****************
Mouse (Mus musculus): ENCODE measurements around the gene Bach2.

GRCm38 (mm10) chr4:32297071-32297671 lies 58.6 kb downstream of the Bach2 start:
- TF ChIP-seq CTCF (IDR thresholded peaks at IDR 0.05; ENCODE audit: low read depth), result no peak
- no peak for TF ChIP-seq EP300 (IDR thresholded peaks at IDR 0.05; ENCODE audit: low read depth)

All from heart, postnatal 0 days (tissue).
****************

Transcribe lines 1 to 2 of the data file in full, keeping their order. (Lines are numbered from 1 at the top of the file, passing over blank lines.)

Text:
Mouse (Mus musculus): ENCODE measurements around the gene Bach2.

GRCm38 (mm10) chr4:32297071-32297671 lies 58.6 kb downstream of the Bach2 start: